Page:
A true tale from the North Woods ...
Coffee hour between services at Our Savior's Lutheran Church in Virginia, (quite northern) Minnesota was a highlight of the week. Four or five of us couples in our early 30s would sit together. The talk usually ran from kids to careers and back.
Men of that age are still slightly insane. There are plenty of ballplayers your age and older, so why shouldn't you stay ready in case some major league team calls up and says they need centerfielder tonight? Oh, how much precious brain processing time is wasted on such idle thoughts?
In 1992, the Winter Olympics – the cool Olympics, mind you – were in France. There was the usual hullabaloo and hype.
Not far from dear Virginia, Minnesota, was a ski resort. The resort decided to get in on the hullabaloo and announced a day of Winter Olympics events, open to those who wished to try their hand.
Including the luge.
This, the early 30s men decided, was our chance. I might have been a ringleader here, but for legal reasons I admit nothing.
Let's talk about the luge. First of all, it requires a specific structure that takes a lot of space, has to be engineered to be wicked fast but not quite deadly, and costs quite a bit. This ain't soccer.
Second, leave aside memories of your 11-year-old self going 200 yards downhill on a Western Flyer. In the Olympics, these folks can hit 85 mph, with no safety gear other than a helmet. Remember that ski-jumper that “Wide World of Sports” would show when the narrator said “the agony of defeat”? Yeah, that could happen.
Actually, the early 30s men sort of knew this didn't all add up. The ski resort was building a luge track for a one-day event? And letting any adult willing to sign a waiver just slip/slide into eternity? Hmm.
But that's what they said, man. We have to do this! Once-in-a-lifetime chance.
Yes, it was righteously and truly agreed to. We had to do this.
Our wives were now in an interesting position.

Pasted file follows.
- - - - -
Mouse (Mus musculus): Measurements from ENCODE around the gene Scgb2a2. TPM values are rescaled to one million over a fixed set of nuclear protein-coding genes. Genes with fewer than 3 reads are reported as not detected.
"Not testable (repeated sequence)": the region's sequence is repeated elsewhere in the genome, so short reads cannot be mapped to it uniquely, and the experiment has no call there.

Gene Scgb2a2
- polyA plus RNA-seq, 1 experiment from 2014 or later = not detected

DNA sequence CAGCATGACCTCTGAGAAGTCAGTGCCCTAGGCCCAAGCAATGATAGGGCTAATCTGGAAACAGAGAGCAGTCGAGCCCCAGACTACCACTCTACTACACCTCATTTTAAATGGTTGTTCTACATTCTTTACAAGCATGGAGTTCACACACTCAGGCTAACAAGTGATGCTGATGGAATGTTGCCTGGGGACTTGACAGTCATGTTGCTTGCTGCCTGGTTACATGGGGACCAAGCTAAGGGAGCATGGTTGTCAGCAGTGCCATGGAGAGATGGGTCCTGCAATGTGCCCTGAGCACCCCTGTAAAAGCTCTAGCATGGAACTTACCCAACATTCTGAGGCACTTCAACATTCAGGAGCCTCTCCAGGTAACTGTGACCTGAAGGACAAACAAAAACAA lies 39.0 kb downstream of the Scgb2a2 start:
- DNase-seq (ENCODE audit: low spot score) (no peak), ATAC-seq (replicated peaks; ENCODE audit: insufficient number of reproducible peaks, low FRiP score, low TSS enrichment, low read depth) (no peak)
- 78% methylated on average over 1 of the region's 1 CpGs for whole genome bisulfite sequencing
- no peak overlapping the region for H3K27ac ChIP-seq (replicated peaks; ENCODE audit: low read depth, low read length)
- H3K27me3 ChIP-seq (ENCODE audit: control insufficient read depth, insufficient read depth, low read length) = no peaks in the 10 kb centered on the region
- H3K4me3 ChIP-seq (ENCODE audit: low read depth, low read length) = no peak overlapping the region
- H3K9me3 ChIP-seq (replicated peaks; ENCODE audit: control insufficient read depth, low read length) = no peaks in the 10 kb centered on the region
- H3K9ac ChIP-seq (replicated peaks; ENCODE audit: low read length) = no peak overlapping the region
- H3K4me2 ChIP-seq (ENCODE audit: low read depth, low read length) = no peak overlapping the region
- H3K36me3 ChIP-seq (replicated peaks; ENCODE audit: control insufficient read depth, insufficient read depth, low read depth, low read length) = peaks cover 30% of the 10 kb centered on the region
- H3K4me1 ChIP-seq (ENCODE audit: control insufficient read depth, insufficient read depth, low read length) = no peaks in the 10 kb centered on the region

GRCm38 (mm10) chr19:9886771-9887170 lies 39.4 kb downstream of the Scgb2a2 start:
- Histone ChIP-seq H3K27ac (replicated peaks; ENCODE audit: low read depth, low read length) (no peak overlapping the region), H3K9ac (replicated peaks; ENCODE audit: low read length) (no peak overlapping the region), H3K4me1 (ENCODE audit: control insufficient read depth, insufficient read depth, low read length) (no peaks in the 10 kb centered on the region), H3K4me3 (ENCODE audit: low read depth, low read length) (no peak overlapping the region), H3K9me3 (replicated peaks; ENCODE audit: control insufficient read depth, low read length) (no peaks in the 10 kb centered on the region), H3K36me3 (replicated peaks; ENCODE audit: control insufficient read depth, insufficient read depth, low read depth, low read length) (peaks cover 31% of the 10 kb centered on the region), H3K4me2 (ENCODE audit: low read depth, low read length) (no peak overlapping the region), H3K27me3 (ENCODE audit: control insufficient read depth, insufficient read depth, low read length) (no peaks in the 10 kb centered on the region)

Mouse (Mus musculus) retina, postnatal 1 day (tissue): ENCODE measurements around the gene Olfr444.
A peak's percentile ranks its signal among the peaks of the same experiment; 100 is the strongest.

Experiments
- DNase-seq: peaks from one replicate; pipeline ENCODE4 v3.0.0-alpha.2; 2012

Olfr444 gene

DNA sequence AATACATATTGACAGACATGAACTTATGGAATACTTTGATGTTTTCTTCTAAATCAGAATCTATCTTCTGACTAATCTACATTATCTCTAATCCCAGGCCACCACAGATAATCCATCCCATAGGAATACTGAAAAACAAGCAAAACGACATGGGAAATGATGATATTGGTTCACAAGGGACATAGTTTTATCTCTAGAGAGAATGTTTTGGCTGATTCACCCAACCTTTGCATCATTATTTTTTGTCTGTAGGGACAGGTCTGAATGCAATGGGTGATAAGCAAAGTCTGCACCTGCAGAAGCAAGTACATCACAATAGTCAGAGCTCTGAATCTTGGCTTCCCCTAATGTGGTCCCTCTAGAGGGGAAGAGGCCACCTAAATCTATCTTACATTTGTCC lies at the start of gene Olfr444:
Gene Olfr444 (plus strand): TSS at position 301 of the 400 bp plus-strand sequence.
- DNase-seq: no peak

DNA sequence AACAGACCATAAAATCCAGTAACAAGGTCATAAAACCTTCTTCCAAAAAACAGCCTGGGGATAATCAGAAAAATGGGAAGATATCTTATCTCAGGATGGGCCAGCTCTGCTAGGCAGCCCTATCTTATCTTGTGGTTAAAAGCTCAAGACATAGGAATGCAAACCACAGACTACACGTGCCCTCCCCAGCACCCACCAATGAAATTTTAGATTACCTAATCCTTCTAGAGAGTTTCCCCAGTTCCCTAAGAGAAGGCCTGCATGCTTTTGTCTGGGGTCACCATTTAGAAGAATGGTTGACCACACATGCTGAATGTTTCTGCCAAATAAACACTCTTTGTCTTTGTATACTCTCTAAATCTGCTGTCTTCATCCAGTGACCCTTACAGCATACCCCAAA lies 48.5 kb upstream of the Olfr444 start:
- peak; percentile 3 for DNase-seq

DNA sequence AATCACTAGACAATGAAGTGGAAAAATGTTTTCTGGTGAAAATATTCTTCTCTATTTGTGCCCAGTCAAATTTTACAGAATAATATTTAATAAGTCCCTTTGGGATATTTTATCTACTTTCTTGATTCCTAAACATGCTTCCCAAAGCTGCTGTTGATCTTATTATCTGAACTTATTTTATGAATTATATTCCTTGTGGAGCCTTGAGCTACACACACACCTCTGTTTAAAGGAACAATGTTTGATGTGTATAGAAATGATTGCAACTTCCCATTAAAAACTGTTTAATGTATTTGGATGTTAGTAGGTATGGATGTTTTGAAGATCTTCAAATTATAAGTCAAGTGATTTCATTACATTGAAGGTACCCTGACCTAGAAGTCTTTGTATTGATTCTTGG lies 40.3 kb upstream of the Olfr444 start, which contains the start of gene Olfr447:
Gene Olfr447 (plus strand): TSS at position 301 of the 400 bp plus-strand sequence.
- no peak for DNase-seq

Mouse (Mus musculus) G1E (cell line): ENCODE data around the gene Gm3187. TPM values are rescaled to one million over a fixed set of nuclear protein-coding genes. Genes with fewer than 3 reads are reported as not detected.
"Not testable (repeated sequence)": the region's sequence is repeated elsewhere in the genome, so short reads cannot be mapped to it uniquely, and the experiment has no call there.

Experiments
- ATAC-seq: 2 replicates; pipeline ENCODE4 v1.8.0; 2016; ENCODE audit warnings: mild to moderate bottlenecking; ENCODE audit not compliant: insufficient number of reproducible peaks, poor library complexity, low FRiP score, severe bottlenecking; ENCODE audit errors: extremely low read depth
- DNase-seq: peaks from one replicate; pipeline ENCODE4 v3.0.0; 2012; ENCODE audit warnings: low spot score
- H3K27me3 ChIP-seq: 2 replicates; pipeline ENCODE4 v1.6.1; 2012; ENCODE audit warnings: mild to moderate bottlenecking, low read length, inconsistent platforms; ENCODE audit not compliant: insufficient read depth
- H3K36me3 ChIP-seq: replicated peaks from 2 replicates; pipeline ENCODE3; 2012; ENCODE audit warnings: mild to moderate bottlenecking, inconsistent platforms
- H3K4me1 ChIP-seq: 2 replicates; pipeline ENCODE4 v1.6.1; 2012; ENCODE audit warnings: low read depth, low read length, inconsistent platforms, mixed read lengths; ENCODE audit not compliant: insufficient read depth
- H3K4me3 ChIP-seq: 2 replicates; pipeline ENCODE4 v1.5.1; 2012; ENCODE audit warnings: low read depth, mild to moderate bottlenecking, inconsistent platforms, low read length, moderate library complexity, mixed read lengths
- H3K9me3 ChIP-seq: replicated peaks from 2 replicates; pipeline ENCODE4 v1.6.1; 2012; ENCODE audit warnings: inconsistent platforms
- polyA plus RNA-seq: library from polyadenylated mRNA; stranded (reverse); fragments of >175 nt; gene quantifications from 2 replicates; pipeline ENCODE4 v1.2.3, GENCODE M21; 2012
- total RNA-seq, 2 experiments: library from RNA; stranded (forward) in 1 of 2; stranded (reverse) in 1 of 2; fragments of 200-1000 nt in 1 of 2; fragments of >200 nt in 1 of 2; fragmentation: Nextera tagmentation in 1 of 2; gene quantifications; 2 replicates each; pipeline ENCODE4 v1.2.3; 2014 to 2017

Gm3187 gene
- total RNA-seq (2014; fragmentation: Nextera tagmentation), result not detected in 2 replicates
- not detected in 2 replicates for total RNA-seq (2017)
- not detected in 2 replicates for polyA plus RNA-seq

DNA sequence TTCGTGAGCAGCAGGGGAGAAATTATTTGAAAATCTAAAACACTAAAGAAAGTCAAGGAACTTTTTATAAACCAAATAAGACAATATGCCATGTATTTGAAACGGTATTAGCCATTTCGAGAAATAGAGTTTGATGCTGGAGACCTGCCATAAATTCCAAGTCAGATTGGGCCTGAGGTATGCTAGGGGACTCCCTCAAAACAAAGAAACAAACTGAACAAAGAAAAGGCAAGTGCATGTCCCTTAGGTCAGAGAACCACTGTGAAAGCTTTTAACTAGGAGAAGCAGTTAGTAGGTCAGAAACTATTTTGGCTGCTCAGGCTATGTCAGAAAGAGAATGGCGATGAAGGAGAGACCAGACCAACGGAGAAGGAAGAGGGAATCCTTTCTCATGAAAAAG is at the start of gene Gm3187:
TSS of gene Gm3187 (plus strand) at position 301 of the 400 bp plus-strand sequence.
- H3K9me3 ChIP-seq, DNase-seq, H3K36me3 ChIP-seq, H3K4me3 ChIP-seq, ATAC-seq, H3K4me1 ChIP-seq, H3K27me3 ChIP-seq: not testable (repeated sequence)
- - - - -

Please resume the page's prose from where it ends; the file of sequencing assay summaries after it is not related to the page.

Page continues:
You're not serious? Oh, you are serious.
If we tell them no, they knew, that just backfires. It won't sound as if it's coming from a place of love. It'll sound as if it's coming from a place of “you're insane,” and they don't want to hear that.
Being wiser, our wives said ... O-kayeeee. We're not going to cheer or drive anyone to the morgue. You boys have fun.
The day came. Phone calls were made. We're still up for this? You betcha. (Minnesotans say that a lot.) Any peering into the pit of fear one did on one's own, and did not share. This thing was on.
Imagine being the ski resort employee standing there when four guys – not four college kids, not four elite athletes, just four random dudes – walk up and say, We're here for the luge.
Oh, that, he said.
So here's the deal. They kind of didn't build the luge run. Lot of money.
Really, we said?
So what we figured we would do, if anyone showed up, was let you take a run down the bunny hill. Go for it, gentlemen.
In that moment lay our opportunity.
The bunny hill? Seriously? No, no, we were hoping for The Luge. Anything less is a disappointment, an insult to our years of training and sacrifice. We appreciate the offer, but we're good here.
So the macho imperative was satisfied with no actual risk to life or limb. Our wives didn't laugh too loudly or too long. We never spoke of the luge again.
– Follow Jeff Fox on Twitter: @Jeff_Fox